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Summary Details


Query:   For Query: 10.1655/ Persian data and EPP
Author:  Lotfi Lotfi
Submitter Email:  click here to access email
Linguistic LingField(s):   Syntax

Summary:   For Query: 10.1655

Dear Linguists,
On 1 Nov 1999, I posted a query about 'Persian data and EPP', to
which I received responses from Linguists below. While thanking
them all, I post a summary to the list. I re-post the query itself
for those who didn't see it.
reesej@uni-muenster.de
JEREMY.WHISTLE@northampton.ac.uk
marsanto@usc.edu
John.Koontz@Colorado.EDU
suhaili@kuc01.kuniv.edu.kw
peter.menzel@fnac.net
===============================================================

Dear Linguists,
The Persian verb 'bayestan' (meaning 'to have to') is deficient in the
sense that contrary to other Persian verbs it cannot be inflected for
person. It may assume one of three morphologically isolated forms: (a)
'bayad' mainly used for present and future events (and even for past
ones if the verb to follow is already inflected for past tense), and
(b) 'bayest/bayesti' for past (but again not necessarily as they can
be used with other verbs inflected for present tense in order to refer
to a present/future tense event). Then when used in a phrase, it is
the verb to follow that must be inflected for person and tense
(although 'bayad' is not atemporal itself as mentioned above):
1. a. (Man) bayad beravam.
I must go-1st-sing-present.
"I must go"
b. (To) bayad beravi.
You must go-2nd-sing-present.
"You must go"
c. ...
2. a. (Man) bayad/bayest miraftam.
I must go-1sr-sing-past
" I had to go"
b. (To) bayad/bayest mirafti.
You must go-2nd-ding-past
"You had to go"
c. ...
'Bayad' cannot be an auxiliary verb because Persian doesn't use
AUXs. Perhaps 'khastan' is the only verbial element that one may
consider as a future-tense auxiliary in Persian:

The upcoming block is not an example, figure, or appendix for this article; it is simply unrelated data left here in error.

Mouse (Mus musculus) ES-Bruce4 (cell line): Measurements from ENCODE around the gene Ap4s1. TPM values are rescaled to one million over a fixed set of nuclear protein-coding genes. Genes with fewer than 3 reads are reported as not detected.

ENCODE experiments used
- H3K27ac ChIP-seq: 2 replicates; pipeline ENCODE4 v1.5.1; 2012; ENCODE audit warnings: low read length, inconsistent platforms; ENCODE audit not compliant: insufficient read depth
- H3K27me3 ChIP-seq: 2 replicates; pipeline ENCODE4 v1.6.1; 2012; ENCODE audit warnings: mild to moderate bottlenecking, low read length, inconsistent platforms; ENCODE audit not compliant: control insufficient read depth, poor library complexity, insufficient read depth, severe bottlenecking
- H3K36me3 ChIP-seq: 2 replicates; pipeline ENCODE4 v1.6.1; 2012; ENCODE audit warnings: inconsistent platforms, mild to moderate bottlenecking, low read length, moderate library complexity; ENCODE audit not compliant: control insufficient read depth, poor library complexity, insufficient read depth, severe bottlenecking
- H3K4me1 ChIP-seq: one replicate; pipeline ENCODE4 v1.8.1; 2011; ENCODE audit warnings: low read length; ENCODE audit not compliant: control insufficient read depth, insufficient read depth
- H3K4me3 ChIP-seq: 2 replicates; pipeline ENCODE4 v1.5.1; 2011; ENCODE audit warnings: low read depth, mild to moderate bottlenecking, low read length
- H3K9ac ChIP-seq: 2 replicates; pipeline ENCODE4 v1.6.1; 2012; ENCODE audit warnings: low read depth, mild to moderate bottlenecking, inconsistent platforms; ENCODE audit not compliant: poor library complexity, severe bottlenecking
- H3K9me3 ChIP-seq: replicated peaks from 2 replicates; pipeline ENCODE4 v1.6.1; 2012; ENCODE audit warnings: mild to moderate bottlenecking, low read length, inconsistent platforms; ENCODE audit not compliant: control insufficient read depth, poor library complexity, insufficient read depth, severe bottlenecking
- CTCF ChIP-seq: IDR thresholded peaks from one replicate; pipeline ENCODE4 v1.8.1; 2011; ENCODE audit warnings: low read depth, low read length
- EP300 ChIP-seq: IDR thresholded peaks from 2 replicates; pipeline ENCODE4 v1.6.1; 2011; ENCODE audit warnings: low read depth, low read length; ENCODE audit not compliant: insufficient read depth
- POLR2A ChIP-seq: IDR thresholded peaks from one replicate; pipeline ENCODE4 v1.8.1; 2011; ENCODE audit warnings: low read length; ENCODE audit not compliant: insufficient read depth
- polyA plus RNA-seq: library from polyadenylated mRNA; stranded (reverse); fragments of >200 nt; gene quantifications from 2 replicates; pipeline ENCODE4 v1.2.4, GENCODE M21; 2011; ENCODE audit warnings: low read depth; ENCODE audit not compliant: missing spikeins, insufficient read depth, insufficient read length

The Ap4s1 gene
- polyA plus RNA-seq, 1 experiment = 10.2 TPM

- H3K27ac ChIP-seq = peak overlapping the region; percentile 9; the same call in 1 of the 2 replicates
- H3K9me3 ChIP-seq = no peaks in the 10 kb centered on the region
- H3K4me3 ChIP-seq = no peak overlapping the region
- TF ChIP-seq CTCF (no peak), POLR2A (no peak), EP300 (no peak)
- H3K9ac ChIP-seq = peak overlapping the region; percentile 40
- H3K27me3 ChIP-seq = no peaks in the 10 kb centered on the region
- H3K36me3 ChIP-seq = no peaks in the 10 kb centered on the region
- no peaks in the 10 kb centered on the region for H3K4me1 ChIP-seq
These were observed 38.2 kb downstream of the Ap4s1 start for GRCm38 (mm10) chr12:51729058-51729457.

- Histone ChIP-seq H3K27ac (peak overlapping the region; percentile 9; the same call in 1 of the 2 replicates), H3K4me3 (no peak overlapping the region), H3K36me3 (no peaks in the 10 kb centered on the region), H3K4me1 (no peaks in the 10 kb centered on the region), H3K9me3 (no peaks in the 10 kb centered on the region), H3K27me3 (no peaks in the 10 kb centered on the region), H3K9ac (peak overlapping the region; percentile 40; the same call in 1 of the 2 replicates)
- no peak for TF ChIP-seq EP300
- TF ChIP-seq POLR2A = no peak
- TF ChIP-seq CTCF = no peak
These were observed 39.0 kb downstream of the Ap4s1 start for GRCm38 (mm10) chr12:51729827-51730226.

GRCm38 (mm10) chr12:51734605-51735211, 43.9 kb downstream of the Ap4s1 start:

3. a. (Man) khaham raft.
I want-1st-sing.-future go-nonfinite
"I will go"
b. (To) khahi raft.
You want-2nd-sing.-future go
"You will go"
c. ...
Anyway, here it is 'khastan' that is inflected for tense and
agreement; the main verb (raft) remains non-finite. 'Bayad' cannot be
an auxiliary because it is the verb to follow and not 'bayad' itself
that is inflected for tense and agreement. Interestingly enough, in
Persian subjectless sentences like (4) below there's no inflection for
agreement and tense on the second verb either:
4. Bayad raft.
must go-nonfinite
roughly meaning "To go is a must/ one must go"
'Bayad' is not inflected either. Perhaps it is just some temporal
feature of 'bayad' that makes it still a (present-time) sentence.
Although Persian is a prodrop language, one cannot assume that pro is
the subject of such sentences. Actually, the sentence is neutral with
regard to the subject, and whatever personal subject pronoun one
inserts in the subject position will make the sentence ungrammatical:
5. *a. Man bayad raft.
*b. To bayad raft.
*c. ...
The sentence will be still ungrammatical if a universal quantifier
occupies the subject position:
6. * Har kas bayad raft.
every one must go
The grammatical version of (6) is:
7. Har kas bayad beravad.
every one must go-3rd-sing-present
This seems to be a violation of the Extended Projection Principle
because it is grammatically necessary for the predicate 'bayad raft'
NOT to have a subject.
Does anyone know of similar phenomena in other languages?
====================================================================
"As far as your question is concerned, it is quite common in a lot of
languages to have an impersonal construction of "must", like French il
faut, Italian bisogna, Spanish hay que etc."
Johannes Reese <reesej@uni-muenster.de>
- -------------------------------------------------
"I am not sure how relevant this example is but the French
il faut partir (roughly equivalent to bayad raft)
has a dummy subject insofar as 'il', although it is the third person
singular masculine subject pronoun, cannot refer to any masculine
singular entity nor can it be replaced by any other pronoun.
However, the verb 'falloir' is fully conjugated in all tenses (but only
in the third person singular). It is followed by the infinitive.
I am not an expert in either Russian or Turkish but I wonder
whether the Russian 'mozhno' (sorry, this is only a transcription) or
the Turkish 'm|mk|n' (I'm not totally sure about the diareses) might